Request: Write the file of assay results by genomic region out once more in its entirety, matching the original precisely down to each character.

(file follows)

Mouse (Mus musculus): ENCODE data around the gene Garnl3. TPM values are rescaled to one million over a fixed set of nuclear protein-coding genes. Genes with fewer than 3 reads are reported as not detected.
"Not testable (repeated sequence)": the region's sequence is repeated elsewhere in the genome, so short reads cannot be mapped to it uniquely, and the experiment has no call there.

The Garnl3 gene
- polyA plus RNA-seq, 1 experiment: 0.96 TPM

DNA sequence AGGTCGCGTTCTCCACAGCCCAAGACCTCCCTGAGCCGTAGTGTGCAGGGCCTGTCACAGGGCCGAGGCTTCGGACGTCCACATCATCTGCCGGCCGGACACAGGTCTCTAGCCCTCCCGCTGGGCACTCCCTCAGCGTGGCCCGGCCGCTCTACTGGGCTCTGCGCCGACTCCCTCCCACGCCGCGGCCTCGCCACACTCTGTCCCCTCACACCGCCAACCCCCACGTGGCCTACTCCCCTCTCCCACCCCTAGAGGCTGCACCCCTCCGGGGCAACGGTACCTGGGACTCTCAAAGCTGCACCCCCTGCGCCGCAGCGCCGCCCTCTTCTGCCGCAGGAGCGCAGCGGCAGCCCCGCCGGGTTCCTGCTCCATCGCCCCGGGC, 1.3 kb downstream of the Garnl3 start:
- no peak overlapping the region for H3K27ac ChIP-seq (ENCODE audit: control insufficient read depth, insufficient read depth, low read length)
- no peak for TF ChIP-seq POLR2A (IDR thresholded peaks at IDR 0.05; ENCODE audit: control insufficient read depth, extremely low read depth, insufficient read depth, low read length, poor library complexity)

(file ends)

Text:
Mouse (Mus musculus): ENCODE data around the gene Garnl3. TPM values are rescaled to one million over a fixed set of nuclear protein-coding genes. Genes with fewer than 3 reads are reported as not detected.
"Not testable (repeated sequence)": the region's sequence is repeated elsewhere in the genome, so short reads cannot be mapped to it uniquely, and the experiment has no call there.

The Garnl3 gene
- polyA plus RNA-seq, 1 experiment: 0.96 TPM

DNA sequence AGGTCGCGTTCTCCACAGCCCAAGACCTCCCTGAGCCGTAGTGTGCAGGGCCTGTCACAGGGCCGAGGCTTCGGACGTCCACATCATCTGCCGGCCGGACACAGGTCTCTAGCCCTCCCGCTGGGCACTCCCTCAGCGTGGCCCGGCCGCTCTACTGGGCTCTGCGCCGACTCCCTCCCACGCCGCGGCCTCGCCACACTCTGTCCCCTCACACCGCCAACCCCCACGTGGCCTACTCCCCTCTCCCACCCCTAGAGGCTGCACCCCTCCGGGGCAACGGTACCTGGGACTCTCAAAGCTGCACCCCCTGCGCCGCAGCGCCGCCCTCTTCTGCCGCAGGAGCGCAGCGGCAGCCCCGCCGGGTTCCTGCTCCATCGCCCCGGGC, 1.3 kb downstream of the Garnl3 start:
- no peak overlapping the region for H3K27ac ChIP-seq (ENCODE audit: control insufficient read depth, insufficient read depth, low read length)
- no peak for TF ChIP-seq POLR2A (IDR thresholded peaks at IDR 0.05; ENCODE audit: control insufficient read depth, extremely low read depth, insufficient read depth, low read length, poor library complexity)